There is an effortlessness about Oriana Small’s memoir, “Girlvert: A Porno Memoir,” that makes every shocking thing she writes seem both kind and almost clinically bland, like a good doctor delivering a bad diagnosis. She’s getting choked by one of the vilest of Porn Valley’s directors, her stepfather is gleefully showing her pages of her own porn exploits on his computer and asking if she can get him into the adult business, she’s checking her partner’s butt for herpes — and she recounts these things so matter-of-factly and without spin that the reader is surprised to remember that the woman formally known as the porn star Ashley Blue is alive and well, writing this autobiography with real style and humor.
There is ammunition enough to damn all of the adult industry in “Girlvert,” and yet the several years Small spent here, jumping in with both feet — up to her anus! — with then-boyfriend Tyler (he becomes Trent Tesoro the day Small becomes Ashley Blue) were a learning curve. She is able to keep a job for the first time in her life. Granted, the bar in millennial gonzo porn is pretty low and the couple uses the ridiculous amount of cash it (but mostly she, which is the way it works in porn) is suddenly getting mostly for drugs but, by the time Ashley Blue becomes the title character in JM Productions’ “Girlvert” series and the company’s contract star — the face of the organization — she’s … well, she’s way less of a fuckup than she was a few years earlier.
And Small isn’t victimized into the adult industry. After being surprised that World Modeling’s ad in the LA Daily News (20-year-old Small had moved to Hollywood after stints in San Francisco and nearby Moorpark and Thousand Oaks) was for porn — she walked out of the office, then came back with her giddy boyfriend — she became one of the adult industry’s go-to girls for the dirtiest things.
“Ever since high school, I was really into one-night-only sexual encounters. It could be as little as a make-out session or a blowjob. I loved meeting new men and going off somewhere to have sex. I never thought of it as ‘giving it up.’ I got something out of it, too … one thing I felt for certain was that the traditional service industry — waitressing, secretarial work, even lobbying/political activism — was not for me.”
“Girlvert” also serves as a reminder to someone who read Jenna Jameson’s or Tera Patrick‘s books that the porn world is big enough that none of those women, even though they worked in the same decade, ever worked together. And while each tells a story that might be familiar to the other, none is the same. Ashley Blue, for example, would never get called a Pillow Queen, and Jenna Jameson wouldn’t get caught dead shoving her own fist into her mouth.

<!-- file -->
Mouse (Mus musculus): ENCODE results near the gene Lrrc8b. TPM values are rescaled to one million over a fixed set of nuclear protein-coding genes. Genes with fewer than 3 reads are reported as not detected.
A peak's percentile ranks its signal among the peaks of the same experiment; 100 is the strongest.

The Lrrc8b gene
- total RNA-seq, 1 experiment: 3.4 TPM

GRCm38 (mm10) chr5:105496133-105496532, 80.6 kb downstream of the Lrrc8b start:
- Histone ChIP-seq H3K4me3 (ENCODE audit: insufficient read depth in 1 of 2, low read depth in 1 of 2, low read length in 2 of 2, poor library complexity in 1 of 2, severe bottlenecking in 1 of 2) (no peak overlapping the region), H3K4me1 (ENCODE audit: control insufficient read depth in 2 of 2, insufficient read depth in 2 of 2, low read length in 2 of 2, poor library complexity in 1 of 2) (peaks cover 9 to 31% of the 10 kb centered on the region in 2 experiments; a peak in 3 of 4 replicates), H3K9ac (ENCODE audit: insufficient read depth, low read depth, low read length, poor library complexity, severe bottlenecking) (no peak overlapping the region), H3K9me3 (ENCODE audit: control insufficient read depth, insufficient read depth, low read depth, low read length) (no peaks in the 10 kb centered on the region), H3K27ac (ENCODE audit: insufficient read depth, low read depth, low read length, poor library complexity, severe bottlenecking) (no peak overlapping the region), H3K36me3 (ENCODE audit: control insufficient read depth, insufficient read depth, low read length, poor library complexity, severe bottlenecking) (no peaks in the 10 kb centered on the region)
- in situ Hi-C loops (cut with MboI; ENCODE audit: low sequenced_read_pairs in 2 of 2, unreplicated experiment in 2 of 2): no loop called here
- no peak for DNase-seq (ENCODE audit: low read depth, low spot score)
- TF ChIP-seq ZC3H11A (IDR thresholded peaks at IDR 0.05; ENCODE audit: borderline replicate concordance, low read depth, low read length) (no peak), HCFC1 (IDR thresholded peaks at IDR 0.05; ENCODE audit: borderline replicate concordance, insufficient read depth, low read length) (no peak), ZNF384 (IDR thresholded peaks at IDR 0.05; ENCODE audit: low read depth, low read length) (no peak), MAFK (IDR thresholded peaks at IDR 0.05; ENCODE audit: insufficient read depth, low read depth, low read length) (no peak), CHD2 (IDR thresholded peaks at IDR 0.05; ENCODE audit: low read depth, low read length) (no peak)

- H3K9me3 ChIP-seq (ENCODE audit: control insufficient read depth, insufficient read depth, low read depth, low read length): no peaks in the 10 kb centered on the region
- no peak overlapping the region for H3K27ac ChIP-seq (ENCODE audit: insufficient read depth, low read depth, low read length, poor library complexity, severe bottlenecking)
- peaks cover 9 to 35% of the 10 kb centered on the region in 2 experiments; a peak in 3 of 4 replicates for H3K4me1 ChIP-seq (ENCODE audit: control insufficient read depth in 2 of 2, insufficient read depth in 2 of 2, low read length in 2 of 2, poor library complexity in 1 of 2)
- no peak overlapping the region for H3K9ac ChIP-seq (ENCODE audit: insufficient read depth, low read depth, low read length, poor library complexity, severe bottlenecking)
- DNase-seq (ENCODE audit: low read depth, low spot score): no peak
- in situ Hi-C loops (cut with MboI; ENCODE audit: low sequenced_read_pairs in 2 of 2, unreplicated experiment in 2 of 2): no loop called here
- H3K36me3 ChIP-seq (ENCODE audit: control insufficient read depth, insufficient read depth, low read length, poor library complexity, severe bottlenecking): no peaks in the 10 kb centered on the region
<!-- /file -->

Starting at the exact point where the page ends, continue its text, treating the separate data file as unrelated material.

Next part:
Perhaps because Small is willing to do just about anything (there is very little Blue did on camera that Small hadn’t already done in real life), “Girlvert” seems the least self-conscious and the most honest of all the porn memoirs featured in this series. She talks about attention from men and its effect on her self esteem, getting burned out on porn, and the role of shame and punishment as an aphrodisiac when delivered in the right doses.
That porn makes use of those things that occur in the wild is often confused with something that porn creates.
Small names a lot of names in “Girlvert,” which helps to secure the narrative in a time and place. We meet JM Productions’ Jeff Steward and prolific director Jim Powers, as well as Max Hardcore, creators of some of the roughest porn the world has ever seen. But she also obscures the names of many with whom she may have had a bad experience or perhaps didn’t secure permission to identify. Among these a longtime porn scholar (or someone who can use the Internet Adult Film Database) can sleuth out Vince Vouyer, Khan Tusion, and Skeeter Kerkove. (Just typing those names right now summons up a colorful palette of rich, first-decade porn dirtbags for me.) We can also find LA Direct Models’ Derek Hay, his former girlfriend Hannah Harper, Missy Monroe, and the tragic, evil Wanker Wang, whom Blue calls “Voltron.”
She also names Dave Naz, the fetish photographer with whom she now lives and who has become a creative partner in the next stage of her life.
“Girlvert” goes further than any porn memoir and yet does not represent itself as a cautionary tale. We can infer a lot of cause and effect — my guess? awful parents — but not once does Small shirk personal responsibility for whatever mayhem she causes.
I asked Small to comment on this review, but she politely declined because she had a heavy workload on the nominating committee for January’s AVN awards. She’s had to watch a lot of transsexual movies. And she is painting a lot more. But I also suspect that she blew her word-load on “Girlvert,” and now it’s up to you, Reader, to swallow it, you filthy whore.